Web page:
- While many studies show the benefits of telework, a couple of high-profile companies are an exception to the rule. IBM and Yahoo both shifted away from telework after trying it; however, experts disagree on whether telework is to blame for the issues the companies encountered. Also, studies have shown that face-to-face meetings are essential for collaborative, creative types of work where staff are developing new ideas and in-person connections fuel creativity.
Challenges working from home during COVID-19
During a pandemic, telework looks different. Instead of being a choice, it is often mandated. Instead of being a couple days a week, it is happening all week long. Often employees are also juggling home responsibilities such as teaching and childcare. Workers may have more difficulty separating work and home responsibilities, which can make work-life balance even worse. Others are feeling increasingly isolated away from the social life that work can offer. The challenges for employees have brought a heightened attention to employee health/safety and wellness.
Also, some simply can’t work from home, widening inequalities within the workforce. COVID -19 has brought issues of economic instability and job insecurity.
All these factors add up to moving from positive benefits of telework into negative territory. Standford Researcher Bloom sums up why COVID-style of working from home is not effective.
How can we thrive in this new norm of telecommuting?
While studies pre-COVID-19 show the benefits of telework, it is also clear that it doesn’t work if the company culture doesn’t support it and if managers don’t know how to manage in the virtual environment. Managers may feel lost during the pandemic as they were unprepared for the shift to virtual and/or they may worry that teams are distracted at home or not getting as much done.
Kiersch says many companies (probably unintentionally) won't realize the benefits of telework if they don't establish the culture, norms, and employee development needed to make it work. Pre-COVID, many companies had a stigma against telework, lack of trust of employees teleworking, lack of employee training for technology or virtual communication, lack of manager training, and more. Without these supports, telework won't be successful. Yet, the research suggests it's worth the setup because the payoff can be huge.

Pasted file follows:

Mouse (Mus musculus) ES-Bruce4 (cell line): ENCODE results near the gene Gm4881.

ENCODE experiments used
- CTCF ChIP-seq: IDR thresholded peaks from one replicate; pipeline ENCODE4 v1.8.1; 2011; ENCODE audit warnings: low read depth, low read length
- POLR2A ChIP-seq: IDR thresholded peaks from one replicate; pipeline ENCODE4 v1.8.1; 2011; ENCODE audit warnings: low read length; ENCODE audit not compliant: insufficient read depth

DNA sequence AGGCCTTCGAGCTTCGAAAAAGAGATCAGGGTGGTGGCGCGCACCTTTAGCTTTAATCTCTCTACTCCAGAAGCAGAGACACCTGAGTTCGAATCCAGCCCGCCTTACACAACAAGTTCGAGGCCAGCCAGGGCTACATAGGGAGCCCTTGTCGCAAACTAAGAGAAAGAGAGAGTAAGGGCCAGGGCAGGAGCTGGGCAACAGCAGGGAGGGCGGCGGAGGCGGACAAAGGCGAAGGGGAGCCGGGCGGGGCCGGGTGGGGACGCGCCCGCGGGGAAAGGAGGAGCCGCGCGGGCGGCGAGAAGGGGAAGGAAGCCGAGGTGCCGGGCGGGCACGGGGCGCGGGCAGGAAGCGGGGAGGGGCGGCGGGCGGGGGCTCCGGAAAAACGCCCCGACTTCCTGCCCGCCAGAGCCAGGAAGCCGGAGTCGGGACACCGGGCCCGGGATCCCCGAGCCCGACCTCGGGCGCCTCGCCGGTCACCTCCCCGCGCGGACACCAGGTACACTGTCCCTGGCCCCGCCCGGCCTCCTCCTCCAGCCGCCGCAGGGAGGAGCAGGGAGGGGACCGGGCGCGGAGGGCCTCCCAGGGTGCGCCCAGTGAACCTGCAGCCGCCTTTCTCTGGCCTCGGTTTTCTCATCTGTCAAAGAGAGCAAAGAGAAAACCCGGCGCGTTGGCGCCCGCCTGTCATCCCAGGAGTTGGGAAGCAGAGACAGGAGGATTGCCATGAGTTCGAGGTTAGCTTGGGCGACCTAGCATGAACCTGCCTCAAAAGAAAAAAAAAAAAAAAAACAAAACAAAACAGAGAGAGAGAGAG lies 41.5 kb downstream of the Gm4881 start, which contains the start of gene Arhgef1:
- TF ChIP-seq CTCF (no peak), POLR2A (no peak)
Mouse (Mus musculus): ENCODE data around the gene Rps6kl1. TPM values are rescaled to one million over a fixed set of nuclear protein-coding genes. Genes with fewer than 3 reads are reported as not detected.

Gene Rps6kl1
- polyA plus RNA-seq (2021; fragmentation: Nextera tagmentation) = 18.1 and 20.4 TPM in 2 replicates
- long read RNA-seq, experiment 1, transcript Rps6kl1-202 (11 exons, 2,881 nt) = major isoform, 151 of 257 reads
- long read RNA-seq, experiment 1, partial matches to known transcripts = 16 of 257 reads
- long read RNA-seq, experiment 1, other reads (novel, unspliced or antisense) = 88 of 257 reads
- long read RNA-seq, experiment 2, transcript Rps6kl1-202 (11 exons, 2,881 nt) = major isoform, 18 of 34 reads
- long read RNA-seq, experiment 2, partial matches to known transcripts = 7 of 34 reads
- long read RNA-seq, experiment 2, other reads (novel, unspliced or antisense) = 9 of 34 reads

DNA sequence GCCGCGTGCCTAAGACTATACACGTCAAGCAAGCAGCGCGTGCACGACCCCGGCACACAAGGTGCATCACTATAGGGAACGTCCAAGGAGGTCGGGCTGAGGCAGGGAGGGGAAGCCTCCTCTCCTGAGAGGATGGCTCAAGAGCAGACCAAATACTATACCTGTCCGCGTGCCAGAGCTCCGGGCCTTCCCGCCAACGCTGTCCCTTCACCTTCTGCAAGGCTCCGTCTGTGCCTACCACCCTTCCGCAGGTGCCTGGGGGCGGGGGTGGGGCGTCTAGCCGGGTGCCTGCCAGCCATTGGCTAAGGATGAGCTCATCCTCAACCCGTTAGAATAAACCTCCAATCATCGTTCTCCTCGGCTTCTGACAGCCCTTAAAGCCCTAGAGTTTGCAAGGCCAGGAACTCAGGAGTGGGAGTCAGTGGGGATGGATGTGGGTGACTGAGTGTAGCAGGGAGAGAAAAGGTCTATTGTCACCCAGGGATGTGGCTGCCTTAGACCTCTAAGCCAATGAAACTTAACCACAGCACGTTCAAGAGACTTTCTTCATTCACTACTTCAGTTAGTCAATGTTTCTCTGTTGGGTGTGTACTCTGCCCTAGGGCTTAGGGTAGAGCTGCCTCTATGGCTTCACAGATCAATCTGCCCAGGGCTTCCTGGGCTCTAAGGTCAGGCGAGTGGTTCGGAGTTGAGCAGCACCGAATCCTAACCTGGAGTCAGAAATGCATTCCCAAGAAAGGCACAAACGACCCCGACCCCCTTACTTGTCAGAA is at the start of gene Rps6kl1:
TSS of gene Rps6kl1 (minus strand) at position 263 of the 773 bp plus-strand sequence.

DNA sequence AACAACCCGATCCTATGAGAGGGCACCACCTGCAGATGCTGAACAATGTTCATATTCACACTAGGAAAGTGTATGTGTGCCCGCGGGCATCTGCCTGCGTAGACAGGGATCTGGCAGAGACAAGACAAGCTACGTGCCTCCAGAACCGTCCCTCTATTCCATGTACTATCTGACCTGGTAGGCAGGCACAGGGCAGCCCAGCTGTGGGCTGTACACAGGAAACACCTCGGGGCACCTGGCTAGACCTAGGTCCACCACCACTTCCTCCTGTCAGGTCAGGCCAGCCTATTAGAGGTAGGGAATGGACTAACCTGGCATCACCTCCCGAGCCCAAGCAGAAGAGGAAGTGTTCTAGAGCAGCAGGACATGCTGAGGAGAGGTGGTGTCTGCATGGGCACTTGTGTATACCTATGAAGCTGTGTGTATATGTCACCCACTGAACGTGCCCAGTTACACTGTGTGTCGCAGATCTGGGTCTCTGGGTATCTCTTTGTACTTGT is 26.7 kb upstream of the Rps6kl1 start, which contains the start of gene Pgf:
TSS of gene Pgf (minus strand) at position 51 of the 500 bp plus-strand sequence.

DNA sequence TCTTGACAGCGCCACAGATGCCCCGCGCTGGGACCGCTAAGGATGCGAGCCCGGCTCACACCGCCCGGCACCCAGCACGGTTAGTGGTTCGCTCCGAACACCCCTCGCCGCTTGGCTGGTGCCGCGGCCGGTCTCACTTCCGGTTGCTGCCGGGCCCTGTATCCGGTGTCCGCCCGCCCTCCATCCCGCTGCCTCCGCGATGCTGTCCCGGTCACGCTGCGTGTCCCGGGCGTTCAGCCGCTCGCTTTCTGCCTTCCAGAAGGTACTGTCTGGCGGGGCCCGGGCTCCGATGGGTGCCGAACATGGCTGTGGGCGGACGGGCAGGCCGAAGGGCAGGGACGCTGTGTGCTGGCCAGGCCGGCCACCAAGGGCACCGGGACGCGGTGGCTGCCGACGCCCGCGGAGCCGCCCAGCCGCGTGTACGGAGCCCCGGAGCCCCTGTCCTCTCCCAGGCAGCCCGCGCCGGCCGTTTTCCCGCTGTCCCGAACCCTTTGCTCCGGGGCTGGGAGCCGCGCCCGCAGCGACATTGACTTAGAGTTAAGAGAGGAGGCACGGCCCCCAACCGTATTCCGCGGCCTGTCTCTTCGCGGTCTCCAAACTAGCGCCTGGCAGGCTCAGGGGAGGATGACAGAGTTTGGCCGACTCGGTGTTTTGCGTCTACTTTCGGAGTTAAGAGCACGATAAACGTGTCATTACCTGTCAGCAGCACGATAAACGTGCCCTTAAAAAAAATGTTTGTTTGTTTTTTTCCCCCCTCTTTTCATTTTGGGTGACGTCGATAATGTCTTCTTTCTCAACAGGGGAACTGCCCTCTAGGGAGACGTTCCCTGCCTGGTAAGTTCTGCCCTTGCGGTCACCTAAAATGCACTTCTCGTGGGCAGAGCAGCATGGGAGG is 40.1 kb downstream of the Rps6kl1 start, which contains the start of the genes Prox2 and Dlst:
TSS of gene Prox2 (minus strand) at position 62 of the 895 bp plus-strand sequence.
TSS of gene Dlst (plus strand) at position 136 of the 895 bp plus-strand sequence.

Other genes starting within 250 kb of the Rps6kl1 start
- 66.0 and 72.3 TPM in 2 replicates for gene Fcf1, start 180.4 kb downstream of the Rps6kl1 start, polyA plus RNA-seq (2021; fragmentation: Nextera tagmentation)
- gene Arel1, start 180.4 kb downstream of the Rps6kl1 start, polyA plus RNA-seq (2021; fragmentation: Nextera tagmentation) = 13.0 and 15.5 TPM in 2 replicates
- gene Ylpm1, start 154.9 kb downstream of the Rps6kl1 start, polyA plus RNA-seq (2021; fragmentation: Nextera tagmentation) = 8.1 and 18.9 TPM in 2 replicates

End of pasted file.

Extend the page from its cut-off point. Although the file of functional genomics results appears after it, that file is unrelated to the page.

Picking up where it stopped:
Employers should also aim to find the right balance of remote work for their employees as the COVID-19 style of exclusive telecommuting (all day, every day) often isn’t a good fit for employee wellbeing or performance. Also, creative and collaborative teams can suffer with no opportunities for face-to-face interactions. For teams learning how to do work in a virtual environment, Kiersch advises:
Magnifying best practices for teamwork:
- Foster open and transparent communication
- Set clear purpose and goals
- Create clearly assigned roles and expectations
Shift thinking on the best way to get work done:
- Focus on work outcomes vs. input of a specific amount of time.
- Question assumptions that the virtual work environment needs to mimic the in-person environment. For instance, an hour long in-person meeting does not need to be replaced with an hour-long meeting on Zoom. People don’t effectively engage in conversation for the same amount of time and quality of communication when they are virtual vs. face-to-face.
- Re-navigate work-life balance. During the pre-COVID environment, the suggestion to improve work-life balance was to maintain stricter boundaries between 'work' and 'family/life' hours. If you are able to do that successfully, then you’re better off. However, during the pandemic, that type of separation hasn’t been possible for a lot of people.
What can we learn from this massive experiment?
The pandemic provides the opportunity to question a long-held assumption that people need to be in the office during a set time every day for work to happen. It was a ridiculous assumption given the type of work many people can do online, explains Kiersch. But we also have a lot of systems in place that make it difficult to make big changes. Still, Kiersch says we can expect some changes post-pandemic because society has been forced to rethink how we do work.